By Rita Piro
The airplane hangar of a major international airport is not often considered the ideal place for a Mass. Neither is the baggage claim area the preferred location for spiritual counseling nor is security checkpoint rarely desired as the place for a blessing.
For Father Chris Piasta, however, ministering in these locations is nothing unusual.
As the full-time chaplain of Our Lady of the Skies Catholic Chapel at John F. Kennedy International Airport, Father Piasta serves a congregation of 50,000 airport workers and cabin crews as well as the more than 60 million travelers who pass through the airport each year.
“Being an airport chaplain is different from any other ministry,” says Father Piasta, a diocesan priest who has served in this role since 2010. “We call it the Ministry of Presence. It is not necessarily what I do at the actual chapel or in the office, but what I can do on my feet as I make my way around the nearly 5,000 acres of JFK Airport.”
A native of Katowice, Poland, Father Piasta attended The John Paul II Catholic University of Lublin. After his ordination in 1995, he served first in Germany, then in the United States in mainly campus ministry and youth group positions. A connection with Msgr. John Strynkowski, former rector of St. James Cathedral, Downtown Brooklyn, brought Father Piasta to the Diocese of Brooklyn. His first assignment was St. Anastasia parish, Douglaston, before being named pastor of St. Joseph’s, South Jamaica, where he also resides.
Airports, especially large international hubs such as JFK, are like mini- cities complete with restaurants, banks, stores, health services, fire departments, police stations, post offices and much more.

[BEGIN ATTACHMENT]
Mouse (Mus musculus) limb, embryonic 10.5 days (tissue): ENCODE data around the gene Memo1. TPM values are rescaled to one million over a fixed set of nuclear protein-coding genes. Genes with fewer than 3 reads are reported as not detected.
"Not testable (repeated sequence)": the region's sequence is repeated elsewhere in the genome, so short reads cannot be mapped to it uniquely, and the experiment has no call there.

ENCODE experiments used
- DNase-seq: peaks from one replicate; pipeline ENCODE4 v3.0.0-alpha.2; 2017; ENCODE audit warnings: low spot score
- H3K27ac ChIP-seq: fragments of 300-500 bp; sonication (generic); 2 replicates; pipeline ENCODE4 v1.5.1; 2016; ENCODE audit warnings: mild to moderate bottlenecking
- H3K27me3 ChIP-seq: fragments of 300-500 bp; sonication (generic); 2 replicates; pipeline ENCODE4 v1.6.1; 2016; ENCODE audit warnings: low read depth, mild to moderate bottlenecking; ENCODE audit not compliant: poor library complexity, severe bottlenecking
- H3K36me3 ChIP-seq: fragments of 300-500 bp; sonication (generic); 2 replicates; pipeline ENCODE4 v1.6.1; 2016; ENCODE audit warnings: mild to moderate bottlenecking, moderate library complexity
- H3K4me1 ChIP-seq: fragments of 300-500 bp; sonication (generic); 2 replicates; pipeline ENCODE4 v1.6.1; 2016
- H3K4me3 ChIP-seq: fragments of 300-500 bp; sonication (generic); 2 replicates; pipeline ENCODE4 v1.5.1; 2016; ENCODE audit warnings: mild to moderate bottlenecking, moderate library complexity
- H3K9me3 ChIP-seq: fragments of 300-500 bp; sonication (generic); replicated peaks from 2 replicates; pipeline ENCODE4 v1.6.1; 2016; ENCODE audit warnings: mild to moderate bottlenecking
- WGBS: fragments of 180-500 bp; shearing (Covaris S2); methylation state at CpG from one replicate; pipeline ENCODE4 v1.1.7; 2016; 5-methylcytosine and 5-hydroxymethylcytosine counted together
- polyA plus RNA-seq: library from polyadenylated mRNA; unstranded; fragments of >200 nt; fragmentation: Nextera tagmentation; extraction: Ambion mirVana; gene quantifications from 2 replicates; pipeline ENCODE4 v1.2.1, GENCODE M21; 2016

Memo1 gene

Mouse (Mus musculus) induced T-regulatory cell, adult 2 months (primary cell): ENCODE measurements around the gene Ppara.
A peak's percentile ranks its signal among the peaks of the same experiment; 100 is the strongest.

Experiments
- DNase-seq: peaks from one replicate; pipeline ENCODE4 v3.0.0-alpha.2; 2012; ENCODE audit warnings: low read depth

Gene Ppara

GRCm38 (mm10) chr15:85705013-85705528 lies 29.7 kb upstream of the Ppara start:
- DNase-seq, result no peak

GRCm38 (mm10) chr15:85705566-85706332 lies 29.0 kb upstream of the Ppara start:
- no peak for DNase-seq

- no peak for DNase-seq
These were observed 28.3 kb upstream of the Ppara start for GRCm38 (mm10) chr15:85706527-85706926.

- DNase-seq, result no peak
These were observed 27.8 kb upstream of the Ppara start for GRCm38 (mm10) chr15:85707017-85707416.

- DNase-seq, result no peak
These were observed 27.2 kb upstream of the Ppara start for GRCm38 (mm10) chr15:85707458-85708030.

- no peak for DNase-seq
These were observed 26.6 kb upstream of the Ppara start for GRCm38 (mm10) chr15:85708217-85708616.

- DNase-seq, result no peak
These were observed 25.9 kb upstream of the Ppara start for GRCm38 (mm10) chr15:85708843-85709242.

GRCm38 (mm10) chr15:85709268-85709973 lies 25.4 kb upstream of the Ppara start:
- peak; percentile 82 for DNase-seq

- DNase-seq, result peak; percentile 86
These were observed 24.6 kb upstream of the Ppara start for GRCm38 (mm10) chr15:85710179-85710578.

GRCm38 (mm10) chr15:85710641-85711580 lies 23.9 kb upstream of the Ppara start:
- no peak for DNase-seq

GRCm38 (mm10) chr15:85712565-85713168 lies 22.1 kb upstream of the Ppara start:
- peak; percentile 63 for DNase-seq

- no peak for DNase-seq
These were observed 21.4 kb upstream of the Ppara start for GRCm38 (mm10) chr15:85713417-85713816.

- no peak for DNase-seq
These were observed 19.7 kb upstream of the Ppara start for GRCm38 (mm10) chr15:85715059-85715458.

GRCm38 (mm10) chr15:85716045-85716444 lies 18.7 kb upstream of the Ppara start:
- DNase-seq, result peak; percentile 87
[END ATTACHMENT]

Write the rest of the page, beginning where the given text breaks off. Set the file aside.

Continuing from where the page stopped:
“The airport workers are my main congregation,” said Father Piasta. “I visit them on a daily basis. It is workplace pastoral care. Many of the airport workers have closer contact with me than with their own pastors and parish.”
No two days are ever alike at the airport. Mass is offered in the chapel five days a week including a 5 p.m. Vigil on Saturday and at 12:45 p.m. on Sunday. Each day Father Piasta does a sweep of the airport – meaning he walks the entire complex, checking in with people he knows, seeing where he can be of service, whether with an airport employee, a pilot, cabin crew member or a passenger.
“You become very astute about non-verbal language,” he explains, “and often my attention is brought to passengers, actual strangers, who have a special need. These people feel comfortable talking with me because they are anonymous and have nothing to lose.”
Airport employees are known for their unusual and often inconvenient schedules and Father Piasta is cognizant of bringing the Church to them.
Experiencing the Church
“This chaplaincy allows these people to experience the Church at a good time for them, during their lunch breaks, coffee breaks, and allows me to respond to their needs, quickly and effectively, right where they are without an appointment,” he said.
“Often that means going to where the workers are such as the firefighters and the police officers. I have said Mass right at their stations as they are not able to leave their posts. With the exception of ordinations, I have administered or celebrated every sacrament at the chapel and we have an active RCIA program.”
“While airport chaplains are trained to deal with large crisises such as plane crashes, we are also dealing with the smaller crisis, and personal crisis in people’s lives, such as financial aid, loss of documents enabling them to return home, homelessness and even death notices of people who have died in flight or, on the other hand, a passenger who has lost a spouse or child or parent while they are en route on a flight,” he added.
When volcanic ash shut down European airspace in 2010, stranding several hundred passengers at the airport for nearly a week, Father Piasta organized a band of volunteers that provided food, including authentic NYC bagels and cream cheese, fresh clothing, laptops to check emails and help with refilling medications.